Observing the FINDER demo.
Chief Dennis was involved in the Finding Individuals for Disaster and Emergency Response (FINDER) demonstration at the FRRG meeting. FINDER is a radar-based technology with the ability to detect a human heart beat and can be set up from as far back as 100 feet from a rubble pile and can provide search results in less than a minute. Chief Dennis was asked what prompted him last year to invite S&T Program Manager John Price to Chicago to test FINDER in a fire capacity. “My thought was FINDER works great for the collapse scenario but I would love to know how this works as an application for actual urban fire-fighting and in all those different scenarios.” After the tests, Dennis concluded that FINDER “did not work perfectly in a fire scenario and wasn’t quite ready for residential firefighting, but we wouldn’t have known this unless we tried. It’s a terrific tool for collapse pile situations, and I’m excited to see what’s next.”
He also was involved in the Next Generation Multi-threat Textile Project lead by S&T Program Manager Bill Deso. The goal of this effort is to develop a garment that could provide protection against multiple threats (i.e., chemical/biological, blood splash resistance, and flame resistance). It is designed to have superior durability and to be part of a normal duty uniform. Chief Dennis received six prototypes (three jackets and three pants) in November 2014; his EMS team tested them by wearing the prototypes during their runs (up to 30) per day for about a month. They provided input on the testing of these garments and the project findings should be released later this year.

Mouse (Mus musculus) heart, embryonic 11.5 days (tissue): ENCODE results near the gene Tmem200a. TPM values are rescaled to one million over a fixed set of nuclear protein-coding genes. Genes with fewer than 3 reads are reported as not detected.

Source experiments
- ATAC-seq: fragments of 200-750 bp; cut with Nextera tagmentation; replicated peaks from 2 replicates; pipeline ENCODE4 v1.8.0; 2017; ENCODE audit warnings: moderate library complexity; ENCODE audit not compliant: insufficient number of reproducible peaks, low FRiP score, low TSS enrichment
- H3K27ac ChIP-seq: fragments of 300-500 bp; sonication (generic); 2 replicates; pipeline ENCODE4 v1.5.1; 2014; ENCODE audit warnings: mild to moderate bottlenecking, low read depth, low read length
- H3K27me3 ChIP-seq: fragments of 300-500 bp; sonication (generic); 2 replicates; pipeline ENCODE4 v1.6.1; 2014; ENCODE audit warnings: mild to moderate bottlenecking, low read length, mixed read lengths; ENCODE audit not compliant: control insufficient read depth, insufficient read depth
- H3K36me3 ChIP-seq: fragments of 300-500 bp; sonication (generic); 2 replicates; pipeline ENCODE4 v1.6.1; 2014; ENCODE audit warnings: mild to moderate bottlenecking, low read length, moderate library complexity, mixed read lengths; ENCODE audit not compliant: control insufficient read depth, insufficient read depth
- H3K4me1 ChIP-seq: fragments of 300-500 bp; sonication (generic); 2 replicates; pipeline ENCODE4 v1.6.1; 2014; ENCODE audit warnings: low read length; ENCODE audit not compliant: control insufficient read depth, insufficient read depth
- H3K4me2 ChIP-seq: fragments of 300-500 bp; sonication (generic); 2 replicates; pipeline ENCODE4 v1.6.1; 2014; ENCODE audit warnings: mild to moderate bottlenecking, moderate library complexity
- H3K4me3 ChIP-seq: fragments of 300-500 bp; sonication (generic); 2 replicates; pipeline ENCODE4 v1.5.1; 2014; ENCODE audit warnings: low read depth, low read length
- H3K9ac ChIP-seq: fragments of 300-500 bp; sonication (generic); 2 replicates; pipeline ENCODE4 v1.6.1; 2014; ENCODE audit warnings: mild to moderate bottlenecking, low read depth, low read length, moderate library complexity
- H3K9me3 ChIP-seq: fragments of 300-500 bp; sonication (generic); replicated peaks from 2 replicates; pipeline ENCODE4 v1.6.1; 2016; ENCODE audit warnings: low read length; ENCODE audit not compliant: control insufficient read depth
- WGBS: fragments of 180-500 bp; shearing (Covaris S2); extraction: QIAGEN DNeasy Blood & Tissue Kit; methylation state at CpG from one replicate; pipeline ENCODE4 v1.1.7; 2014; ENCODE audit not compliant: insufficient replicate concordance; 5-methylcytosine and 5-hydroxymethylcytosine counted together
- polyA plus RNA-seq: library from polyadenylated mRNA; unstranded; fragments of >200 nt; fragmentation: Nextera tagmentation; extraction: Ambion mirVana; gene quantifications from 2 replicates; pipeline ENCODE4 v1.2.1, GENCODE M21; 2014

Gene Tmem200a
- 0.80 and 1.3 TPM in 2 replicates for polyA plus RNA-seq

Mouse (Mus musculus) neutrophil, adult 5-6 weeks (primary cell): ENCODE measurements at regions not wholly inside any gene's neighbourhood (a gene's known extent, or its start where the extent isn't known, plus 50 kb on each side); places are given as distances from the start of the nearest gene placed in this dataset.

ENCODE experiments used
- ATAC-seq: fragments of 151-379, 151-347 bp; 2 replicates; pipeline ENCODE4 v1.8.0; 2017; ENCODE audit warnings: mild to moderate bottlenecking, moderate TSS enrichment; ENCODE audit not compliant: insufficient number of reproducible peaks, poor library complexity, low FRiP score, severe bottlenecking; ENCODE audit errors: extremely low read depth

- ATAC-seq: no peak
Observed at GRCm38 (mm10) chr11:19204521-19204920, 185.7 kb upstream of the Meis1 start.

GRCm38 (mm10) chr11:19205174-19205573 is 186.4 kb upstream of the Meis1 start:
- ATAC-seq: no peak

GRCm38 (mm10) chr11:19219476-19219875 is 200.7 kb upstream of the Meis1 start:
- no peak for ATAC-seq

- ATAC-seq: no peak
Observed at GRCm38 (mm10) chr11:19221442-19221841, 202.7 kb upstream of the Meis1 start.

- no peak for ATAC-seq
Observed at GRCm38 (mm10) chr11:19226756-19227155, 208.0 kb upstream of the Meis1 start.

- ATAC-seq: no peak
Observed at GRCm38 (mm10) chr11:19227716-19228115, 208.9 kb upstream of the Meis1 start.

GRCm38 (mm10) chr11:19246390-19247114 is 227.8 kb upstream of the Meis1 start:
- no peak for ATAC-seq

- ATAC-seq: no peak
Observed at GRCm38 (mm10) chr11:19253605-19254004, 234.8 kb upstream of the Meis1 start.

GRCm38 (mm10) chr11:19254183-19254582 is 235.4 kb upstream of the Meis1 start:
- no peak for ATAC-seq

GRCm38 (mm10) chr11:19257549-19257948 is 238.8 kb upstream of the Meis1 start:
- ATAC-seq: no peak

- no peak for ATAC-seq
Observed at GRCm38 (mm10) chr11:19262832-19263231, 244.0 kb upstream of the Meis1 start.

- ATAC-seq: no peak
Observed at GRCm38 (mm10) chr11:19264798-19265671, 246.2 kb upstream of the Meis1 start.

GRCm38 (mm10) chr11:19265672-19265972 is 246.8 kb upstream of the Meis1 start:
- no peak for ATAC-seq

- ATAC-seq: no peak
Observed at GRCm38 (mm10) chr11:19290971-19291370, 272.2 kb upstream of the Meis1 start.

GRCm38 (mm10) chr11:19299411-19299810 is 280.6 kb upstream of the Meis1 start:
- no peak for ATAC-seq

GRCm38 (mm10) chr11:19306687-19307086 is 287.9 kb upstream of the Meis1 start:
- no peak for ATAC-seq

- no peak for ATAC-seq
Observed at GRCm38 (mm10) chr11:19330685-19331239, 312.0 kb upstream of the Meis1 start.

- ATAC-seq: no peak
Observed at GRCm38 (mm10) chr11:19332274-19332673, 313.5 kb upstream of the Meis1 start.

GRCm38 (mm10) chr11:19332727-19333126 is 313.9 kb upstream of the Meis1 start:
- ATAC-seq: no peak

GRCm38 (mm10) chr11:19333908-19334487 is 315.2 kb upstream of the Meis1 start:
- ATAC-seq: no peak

While the fire department is moving forward with new technology, Chief Dennis is a firm believer in using social media such as Twitter to engage with communities, track emergencies and communicate response efforts. “It’s the best way for us to disseminate information quickly,” he said “It’s also an easy way for us to help control an incident. We’ve had incidents where citizens tweet about smoke, and we are able to respond and clarify what’s being said, or to tell everyone it’s okay. We’ve become a reliable source of information, which helps with rumor control.”